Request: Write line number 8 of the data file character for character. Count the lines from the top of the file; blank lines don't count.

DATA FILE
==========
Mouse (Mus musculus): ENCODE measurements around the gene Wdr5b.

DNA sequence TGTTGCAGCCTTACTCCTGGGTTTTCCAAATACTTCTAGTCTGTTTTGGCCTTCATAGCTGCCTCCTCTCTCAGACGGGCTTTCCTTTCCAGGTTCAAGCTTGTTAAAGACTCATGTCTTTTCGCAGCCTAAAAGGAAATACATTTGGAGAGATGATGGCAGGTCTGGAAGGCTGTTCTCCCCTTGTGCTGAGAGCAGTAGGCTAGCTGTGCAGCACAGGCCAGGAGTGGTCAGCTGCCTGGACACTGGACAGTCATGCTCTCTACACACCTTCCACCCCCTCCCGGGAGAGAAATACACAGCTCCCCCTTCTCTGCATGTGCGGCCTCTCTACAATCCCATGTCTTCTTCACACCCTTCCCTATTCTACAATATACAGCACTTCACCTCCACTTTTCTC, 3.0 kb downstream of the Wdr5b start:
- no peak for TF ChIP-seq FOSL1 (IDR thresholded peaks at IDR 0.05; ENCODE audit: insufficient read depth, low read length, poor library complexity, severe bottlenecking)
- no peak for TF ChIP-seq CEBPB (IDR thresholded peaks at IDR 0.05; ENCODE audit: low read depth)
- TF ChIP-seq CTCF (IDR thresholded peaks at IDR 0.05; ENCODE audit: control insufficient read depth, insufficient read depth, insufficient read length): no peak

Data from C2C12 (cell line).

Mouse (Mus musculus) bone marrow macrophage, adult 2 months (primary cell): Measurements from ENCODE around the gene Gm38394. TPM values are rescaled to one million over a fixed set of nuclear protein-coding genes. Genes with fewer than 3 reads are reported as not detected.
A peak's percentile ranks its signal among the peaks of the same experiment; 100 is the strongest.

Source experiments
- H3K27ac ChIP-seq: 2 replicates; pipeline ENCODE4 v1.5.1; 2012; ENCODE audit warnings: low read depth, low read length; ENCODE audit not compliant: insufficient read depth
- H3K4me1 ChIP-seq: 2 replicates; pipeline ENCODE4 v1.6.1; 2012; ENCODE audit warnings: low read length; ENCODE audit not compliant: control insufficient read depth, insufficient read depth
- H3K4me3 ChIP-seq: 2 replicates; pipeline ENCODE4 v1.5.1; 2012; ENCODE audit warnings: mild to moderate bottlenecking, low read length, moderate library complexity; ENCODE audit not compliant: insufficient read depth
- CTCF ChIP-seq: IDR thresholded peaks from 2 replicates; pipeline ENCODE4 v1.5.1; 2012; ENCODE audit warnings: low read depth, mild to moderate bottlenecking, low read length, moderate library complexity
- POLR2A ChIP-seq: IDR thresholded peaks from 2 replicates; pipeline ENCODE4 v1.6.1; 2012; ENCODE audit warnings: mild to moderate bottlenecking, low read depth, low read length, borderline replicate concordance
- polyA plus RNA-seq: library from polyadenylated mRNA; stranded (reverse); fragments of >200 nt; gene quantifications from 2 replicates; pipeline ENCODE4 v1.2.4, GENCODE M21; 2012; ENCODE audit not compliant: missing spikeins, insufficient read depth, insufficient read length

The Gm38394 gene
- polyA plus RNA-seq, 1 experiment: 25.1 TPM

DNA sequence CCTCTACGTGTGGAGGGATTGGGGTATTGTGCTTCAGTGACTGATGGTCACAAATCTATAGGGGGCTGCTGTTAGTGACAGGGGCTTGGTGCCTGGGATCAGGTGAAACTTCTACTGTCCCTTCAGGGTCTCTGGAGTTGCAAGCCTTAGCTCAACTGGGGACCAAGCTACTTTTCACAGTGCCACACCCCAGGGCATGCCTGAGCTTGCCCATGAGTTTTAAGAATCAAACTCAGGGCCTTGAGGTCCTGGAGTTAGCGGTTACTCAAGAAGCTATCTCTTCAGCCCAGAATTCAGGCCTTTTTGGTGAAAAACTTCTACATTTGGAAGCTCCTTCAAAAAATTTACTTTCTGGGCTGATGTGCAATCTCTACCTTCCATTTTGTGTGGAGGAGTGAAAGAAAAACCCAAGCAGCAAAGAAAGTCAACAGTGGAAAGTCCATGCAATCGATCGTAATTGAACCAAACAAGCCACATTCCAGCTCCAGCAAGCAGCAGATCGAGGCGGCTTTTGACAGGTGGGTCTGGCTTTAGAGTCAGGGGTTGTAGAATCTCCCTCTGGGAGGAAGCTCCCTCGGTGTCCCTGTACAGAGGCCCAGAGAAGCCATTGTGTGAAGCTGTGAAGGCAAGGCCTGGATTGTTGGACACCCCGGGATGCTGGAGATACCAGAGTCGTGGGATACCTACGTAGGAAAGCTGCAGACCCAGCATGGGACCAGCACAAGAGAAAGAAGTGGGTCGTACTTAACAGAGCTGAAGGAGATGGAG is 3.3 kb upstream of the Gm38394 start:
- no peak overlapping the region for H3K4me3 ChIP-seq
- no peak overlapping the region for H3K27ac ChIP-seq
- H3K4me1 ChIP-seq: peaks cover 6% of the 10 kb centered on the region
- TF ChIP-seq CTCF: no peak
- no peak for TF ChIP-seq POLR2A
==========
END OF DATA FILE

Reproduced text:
A peak's percentile ranks its signal among the peaks of the same experiment; 100 is the strongest.